Berger also said the California Consumer Privacy Act (CCPA), which he called “the strongest privacy law in the country,” will also help because it requires companies to be transparent about how they value user data.
“The regulation puts a piece on that and says, ‘OK, here are eight different ways that the company can measure the value of that information.’ And so we will probably soon have a bunch of situations where we can see how companies are measuring the value of data,” Berger said.
The CCPA will go into effect in the state on Jan. 1 and will apply to organizations that do business in the state and either have annual gross revenues of more than $25 million; possess personal information of 50,000 or more consumers, households or devices; or generates more than half its annual revenue from selling personal information of consumers.
Some security and privacy professionals are reluctant to place a dollar value on specific types of exposed or breached personal data. While some advocates have pushed the idea of valuing consumer’s personal data as a commodities or goods to be purchased by enterprises, others, such as the Electronic Frontier Foundation (EFF) — an international digital rights group founded 29 years ago in order to promote and protect internet civil liberties — are against it.
An EFF spokesperson shared the following comment, with part of which being previously published in a July blog post titled, “Knowing the ‘Value’ of Our Data Won’t Fix Our Privacy Problems.”
“We have not discussed valuing data in the context of lawsuits, but our position on the concept of pay-for-privacy schemes is that our information should not be thought of as our property this way, to be bought and sold like a widget. Privacy is a fundamental human right. It has no price tag.”
Harlan Carvey, senior threat hunter at Digital Guardian, an endpoint security and threat intelligence vendor, agreed with Yanchunis that assessing the value of personal data depends on the circumstances of each incident.
“I don’t know that there’s any way to reach a consensus as to the value of someone’s personally identifiable data,” Carvey said via email. “There’s what the individual believes, what a security professional might believe (based on their experience), and what someone attempting to use it might believe.”
However, he said the value of traditionally low-value or high-value data might be different depending on the situation.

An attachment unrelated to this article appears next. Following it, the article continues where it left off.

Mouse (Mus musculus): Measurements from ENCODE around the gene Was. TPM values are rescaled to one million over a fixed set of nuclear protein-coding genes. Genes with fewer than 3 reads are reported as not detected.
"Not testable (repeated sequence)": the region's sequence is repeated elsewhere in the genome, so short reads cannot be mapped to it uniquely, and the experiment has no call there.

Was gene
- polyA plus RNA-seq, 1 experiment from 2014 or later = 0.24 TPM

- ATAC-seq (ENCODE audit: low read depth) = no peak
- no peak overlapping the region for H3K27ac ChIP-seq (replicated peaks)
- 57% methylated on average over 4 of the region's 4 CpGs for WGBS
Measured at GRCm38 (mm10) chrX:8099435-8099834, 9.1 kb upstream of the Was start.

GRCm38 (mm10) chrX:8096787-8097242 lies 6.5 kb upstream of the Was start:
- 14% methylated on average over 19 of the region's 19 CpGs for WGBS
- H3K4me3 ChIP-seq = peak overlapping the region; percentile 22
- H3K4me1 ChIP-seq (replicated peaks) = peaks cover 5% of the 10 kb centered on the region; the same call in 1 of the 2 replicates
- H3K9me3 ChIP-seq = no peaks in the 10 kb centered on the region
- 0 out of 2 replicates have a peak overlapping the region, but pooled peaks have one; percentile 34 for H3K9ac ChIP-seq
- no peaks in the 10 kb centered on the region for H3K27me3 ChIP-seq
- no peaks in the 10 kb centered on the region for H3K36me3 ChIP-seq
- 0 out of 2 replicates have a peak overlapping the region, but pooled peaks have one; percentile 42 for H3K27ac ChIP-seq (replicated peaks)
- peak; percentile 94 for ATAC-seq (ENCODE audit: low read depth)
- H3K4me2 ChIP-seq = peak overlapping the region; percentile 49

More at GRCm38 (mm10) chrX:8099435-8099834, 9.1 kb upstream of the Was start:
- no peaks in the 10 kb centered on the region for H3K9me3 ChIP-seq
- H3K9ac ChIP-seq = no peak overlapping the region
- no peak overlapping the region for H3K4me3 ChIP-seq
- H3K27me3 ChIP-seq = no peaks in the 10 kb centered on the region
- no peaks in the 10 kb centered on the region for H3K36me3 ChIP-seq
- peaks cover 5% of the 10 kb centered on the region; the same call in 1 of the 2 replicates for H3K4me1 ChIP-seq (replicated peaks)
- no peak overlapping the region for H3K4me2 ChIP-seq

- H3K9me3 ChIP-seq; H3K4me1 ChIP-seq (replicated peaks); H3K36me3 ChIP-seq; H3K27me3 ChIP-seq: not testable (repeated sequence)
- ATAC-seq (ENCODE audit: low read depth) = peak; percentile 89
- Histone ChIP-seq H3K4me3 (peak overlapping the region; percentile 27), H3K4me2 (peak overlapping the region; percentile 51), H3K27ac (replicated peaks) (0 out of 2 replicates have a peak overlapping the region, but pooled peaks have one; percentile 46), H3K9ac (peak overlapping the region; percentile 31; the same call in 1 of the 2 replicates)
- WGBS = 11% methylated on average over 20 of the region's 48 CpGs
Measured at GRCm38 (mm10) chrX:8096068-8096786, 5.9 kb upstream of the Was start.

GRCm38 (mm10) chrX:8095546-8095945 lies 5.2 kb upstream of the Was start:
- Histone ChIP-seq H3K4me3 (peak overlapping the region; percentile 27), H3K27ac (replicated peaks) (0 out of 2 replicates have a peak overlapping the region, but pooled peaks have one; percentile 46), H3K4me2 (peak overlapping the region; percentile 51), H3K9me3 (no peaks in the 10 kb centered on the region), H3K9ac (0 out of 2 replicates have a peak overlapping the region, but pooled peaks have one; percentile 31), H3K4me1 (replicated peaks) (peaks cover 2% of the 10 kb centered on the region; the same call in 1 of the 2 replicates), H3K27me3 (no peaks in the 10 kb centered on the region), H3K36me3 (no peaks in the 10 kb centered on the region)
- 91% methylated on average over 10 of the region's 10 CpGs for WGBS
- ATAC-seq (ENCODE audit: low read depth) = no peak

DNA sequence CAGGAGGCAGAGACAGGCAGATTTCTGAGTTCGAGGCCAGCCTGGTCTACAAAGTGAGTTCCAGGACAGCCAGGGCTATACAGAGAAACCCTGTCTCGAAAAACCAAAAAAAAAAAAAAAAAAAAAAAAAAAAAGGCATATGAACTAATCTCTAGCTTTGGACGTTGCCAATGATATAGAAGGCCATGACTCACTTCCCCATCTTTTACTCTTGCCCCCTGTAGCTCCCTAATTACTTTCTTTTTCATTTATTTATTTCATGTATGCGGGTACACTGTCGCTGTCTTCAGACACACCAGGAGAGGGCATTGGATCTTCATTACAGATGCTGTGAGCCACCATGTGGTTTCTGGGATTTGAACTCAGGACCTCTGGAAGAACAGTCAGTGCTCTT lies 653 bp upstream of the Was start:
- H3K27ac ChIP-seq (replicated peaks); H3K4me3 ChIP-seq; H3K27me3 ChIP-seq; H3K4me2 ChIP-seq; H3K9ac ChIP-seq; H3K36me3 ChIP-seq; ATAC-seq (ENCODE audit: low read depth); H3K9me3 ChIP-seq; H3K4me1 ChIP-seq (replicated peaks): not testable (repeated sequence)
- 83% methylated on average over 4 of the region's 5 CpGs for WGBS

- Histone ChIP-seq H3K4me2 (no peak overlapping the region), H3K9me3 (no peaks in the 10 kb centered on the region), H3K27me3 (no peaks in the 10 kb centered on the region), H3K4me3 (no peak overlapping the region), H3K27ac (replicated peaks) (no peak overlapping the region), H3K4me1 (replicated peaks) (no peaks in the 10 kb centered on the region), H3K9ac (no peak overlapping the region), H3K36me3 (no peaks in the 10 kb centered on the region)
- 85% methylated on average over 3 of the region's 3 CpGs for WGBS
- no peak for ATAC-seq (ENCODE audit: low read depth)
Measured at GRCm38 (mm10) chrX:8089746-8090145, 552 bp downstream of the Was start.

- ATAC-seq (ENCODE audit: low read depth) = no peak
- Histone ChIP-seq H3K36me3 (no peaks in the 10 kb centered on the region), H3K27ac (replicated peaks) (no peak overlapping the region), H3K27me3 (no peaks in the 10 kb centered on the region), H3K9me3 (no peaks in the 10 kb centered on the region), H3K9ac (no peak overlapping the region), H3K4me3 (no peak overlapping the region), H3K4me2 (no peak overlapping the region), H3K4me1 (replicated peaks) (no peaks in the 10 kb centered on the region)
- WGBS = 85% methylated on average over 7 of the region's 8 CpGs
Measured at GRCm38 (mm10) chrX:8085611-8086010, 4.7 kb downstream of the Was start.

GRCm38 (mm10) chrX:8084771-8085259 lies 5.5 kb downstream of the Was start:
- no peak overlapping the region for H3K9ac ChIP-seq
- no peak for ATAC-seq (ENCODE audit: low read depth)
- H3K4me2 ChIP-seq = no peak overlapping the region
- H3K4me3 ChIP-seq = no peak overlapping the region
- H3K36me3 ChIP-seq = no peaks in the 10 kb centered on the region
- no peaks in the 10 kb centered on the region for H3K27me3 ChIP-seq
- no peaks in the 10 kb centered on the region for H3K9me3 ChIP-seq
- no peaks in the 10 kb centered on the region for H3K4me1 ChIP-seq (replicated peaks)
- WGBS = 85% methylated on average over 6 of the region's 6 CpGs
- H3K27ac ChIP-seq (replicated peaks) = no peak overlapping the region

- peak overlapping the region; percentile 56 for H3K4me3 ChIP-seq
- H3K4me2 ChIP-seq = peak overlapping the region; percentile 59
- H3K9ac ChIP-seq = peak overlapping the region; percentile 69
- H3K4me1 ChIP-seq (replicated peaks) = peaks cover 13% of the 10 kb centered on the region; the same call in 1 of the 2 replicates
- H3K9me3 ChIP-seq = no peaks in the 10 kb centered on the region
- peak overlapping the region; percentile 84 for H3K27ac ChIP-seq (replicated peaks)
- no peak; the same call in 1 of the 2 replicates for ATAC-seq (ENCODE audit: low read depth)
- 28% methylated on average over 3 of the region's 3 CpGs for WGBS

“Part of me says that on the one hand, certain classes of personal data should be treated like a misdemeanor, and others like a felony. Passwords can be changed, as can credit card numbers; SSNs cannot. Not easily,” Carvey said. “However, having been a boots-on-the-ground, crawling-through-the-trenches member of the incident response industry for a bit more than 20 years, I cringe when I hear or read about data that was thought to have been accessed during a breach. Even if the accounting is accurate, we never know what data someone already has in their possession. As such, what a breached company may believe is low-value data is, in reality, the last piece of the puzzle someone needed to completely steal my identity.”
Jeff Pollard, vice president and principal analyst at Forrester Research, said concerns about personal data privacy have expanded beyond consumers and security and privacy professionals to the very enterprises that use and monetize such data. There may be certain kinds of personal data that can be extremely valuable to an organization, but the fear of regulatory penalties and class action lawsuits are causing some enterprises to limit the data they collect in the first place.
“Companies may look at the data and say, ‘Sure, it’ll make our service better, but it’s not worth it’ and not collect it all,” Pollard said. “A lot of CISOs feel like they’ll be better off in the long run.”
Editor’s note: This is part one of a two-part series on class action data breach lawsuits. Stay tuned for part two.
Security news director, Rob Wright, contributed to this report.